Appellants seek review of the district court's summary judgment determination that U.S. Patent No. 7,604,929 ("'929 patent") is invalid under 35 U.S.C. § 101. The district court concluded that the '929 patent is directed to a patent-ineligible law of nature—that hepatocytes are capable of surviving multiple freeze-thaw cycles—and that the patented process lacks the requisite inventive concept. Celsis In Vitro, Inc. v. CellzDirect, Inc., 83 F. Supp. 3d 774 (N.D. Ill. 2015), supplemented, 94 F. Supp. 3d 940 (N.D. Ill.). Because the '929 patent claims are not directed to a patent-ineligible concept, we vacate and remand.


Hepatocytes are a type of liver cell that have a number of attributes useful for testing, diagnostic, and treatment purposes. For example, hepatocytes can be used to investigate how drugs under development may be metabolized by the liver or can be used to measure a drug's toxicity or other effects on liver biology. Certain factors, however, limit their use: fresh hepatocytes can only be obtained from liver resections or non-transplantable livers of organ donors, and their lifespan is short. '929 patent col. 2 ll. 25-35. Supply is thus erratic, making availability limited and unpredictable. Id. at col. 2 ll. 22-35.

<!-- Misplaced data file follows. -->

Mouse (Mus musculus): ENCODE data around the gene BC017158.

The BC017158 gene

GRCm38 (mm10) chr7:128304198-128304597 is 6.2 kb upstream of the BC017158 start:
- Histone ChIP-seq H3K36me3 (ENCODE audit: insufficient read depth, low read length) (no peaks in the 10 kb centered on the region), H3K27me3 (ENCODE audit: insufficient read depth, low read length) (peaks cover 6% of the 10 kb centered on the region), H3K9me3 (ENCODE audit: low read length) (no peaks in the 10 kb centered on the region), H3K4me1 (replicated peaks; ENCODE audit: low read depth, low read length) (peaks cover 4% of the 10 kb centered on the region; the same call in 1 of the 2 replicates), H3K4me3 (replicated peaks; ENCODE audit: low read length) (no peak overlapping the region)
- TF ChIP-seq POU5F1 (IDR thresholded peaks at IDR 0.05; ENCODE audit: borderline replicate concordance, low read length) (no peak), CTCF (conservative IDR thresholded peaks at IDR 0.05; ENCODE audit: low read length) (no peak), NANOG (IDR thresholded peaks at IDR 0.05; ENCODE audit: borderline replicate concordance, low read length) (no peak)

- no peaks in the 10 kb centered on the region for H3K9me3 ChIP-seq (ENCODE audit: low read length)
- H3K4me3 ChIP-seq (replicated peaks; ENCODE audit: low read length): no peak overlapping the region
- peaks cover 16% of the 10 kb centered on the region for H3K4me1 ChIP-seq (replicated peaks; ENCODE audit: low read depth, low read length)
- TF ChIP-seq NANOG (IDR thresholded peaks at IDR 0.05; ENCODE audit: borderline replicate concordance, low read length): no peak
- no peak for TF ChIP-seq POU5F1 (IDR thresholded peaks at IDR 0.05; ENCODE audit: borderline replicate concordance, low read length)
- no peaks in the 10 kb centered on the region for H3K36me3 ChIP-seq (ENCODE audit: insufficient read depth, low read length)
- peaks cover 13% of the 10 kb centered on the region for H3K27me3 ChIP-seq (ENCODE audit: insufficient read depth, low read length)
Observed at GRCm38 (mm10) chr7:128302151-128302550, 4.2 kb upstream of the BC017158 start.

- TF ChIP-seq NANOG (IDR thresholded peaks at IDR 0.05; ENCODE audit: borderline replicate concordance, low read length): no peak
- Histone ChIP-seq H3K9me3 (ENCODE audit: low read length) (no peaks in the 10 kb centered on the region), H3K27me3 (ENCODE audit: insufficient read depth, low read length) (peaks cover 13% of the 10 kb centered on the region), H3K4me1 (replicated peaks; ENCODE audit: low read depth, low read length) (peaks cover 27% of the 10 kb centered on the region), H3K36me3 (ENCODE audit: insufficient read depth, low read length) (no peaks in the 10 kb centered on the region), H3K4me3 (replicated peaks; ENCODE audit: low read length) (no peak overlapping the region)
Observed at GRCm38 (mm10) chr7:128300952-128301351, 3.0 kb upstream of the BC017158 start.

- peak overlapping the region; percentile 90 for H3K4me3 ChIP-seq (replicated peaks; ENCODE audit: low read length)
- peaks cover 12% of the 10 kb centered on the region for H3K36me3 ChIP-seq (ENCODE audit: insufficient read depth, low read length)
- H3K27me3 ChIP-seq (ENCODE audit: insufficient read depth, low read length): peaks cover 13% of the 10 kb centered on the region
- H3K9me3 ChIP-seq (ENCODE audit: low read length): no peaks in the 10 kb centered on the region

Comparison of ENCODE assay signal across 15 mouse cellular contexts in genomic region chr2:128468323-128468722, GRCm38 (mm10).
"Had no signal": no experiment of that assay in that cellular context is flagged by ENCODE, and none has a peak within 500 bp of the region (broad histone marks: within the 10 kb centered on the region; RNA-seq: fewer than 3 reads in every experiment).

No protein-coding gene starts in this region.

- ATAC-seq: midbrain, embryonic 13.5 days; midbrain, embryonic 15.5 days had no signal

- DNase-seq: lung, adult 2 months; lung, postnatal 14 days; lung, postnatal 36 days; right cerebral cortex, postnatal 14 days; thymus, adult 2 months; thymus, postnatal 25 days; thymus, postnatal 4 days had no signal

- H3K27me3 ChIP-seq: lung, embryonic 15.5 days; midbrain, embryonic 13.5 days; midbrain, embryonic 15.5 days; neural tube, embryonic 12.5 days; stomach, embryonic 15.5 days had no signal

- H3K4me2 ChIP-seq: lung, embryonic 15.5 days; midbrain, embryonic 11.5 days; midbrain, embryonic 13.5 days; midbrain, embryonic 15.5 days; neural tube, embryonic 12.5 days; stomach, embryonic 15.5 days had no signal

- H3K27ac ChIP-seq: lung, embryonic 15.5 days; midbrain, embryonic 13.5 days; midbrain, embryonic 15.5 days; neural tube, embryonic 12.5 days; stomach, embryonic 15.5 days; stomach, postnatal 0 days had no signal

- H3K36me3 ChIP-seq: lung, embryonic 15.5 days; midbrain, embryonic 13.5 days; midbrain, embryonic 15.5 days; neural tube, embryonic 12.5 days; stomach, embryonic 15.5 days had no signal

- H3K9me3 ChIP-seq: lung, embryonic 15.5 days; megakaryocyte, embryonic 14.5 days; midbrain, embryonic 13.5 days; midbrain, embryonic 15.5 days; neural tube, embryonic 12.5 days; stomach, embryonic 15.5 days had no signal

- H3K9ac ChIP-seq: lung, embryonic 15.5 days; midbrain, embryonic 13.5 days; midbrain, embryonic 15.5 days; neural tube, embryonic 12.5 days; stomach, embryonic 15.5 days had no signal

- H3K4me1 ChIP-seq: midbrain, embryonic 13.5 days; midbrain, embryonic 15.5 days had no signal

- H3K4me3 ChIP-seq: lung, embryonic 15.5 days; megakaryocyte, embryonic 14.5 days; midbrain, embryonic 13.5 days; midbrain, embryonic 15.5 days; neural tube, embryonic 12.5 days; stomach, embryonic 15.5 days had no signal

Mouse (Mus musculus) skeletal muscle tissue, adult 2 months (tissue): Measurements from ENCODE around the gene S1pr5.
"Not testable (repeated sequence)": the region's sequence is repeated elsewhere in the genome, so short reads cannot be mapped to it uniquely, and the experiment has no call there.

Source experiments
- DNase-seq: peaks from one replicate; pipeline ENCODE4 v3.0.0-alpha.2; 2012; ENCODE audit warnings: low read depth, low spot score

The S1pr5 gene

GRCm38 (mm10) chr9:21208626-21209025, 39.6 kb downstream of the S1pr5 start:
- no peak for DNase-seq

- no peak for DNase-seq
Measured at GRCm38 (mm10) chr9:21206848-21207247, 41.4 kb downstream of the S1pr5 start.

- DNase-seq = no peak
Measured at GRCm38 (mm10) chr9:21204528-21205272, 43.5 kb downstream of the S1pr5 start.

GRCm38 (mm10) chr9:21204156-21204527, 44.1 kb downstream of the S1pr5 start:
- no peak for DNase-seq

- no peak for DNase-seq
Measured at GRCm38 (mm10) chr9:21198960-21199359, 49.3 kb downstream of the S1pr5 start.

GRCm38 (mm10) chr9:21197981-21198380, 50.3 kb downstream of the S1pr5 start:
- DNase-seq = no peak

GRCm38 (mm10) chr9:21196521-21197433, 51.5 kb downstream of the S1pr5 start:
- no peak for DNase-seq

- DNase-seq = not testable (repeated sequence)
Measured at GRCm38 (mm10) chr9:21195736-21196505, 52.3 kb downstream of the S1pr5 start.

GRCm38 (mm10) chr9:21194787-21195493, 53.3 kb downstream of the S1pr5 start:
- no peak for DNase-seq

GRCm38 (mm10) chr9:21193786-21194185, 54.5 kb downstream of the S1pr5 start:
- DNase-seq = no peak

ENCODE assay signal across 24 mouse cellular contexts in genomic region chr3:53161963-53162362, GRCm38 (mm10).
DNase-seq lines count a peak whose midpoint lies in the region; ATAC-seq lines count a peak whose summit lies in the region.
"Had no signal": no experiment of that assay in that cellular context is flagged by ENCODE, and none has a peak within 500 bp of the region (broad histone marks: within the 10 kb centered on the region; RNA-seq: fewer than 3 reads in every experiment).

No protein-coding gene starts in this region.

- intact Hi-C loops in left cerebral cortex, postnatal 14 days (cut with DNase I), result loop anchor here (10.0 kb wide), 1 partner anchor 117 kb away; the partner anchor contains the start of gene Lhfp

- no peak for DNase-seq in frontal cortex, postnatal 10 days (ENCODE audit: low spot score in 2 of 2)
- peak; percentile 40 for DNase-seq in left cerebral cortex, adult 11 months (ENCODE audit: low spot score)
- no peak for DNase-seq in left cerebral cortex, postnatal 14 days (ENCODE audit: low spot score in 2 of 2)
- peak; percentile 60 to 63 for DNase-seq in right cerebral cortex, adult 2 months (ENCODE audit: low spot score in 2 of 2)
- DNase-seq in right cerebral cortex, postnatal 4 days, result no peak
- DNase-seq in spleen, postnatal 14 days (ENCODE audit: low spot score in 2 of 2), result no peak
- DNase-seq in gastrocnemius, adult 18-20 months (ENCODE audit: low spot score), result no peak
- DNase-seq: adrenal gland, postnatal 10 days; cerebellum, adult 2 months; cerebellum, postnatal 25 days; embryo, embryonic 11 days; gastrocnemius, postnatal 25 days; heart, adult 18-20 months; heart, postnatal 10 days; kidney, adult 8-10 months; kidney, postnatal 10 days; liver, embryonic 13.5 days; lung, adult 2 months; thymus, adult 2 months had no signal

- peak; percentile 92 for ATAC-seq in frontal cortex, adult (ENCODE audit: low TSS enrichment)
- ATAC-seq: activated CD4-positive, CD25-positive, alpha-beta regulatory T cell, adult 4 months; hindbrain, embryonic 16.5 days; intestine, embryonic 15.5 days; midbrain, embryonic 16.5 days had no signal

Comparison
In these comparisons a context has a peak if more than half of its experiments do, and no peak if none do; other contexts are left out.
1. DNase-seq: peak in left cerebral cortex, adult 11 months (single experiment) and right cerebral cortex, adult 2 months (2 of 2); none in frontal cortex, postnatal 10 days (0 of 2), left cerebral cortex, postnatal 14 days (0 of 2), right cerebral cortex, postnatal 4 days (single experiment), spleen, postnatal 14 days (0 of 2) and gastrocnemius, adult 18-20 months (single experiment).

Prior to the invention of the '929 patent, scientists developed "cryopreservation" techniques to preserve hepatocytes for later use. Id. at col. 2 ll. 36-40. These methods generally comprised freezing hepatocytes at frigid temperatures; then, when needed, thawing them and recovering the viable cells using density gradient fractionation. Id. at col. 2 l. 36-col. 3 l. 4, col. 10 ll. 30-60.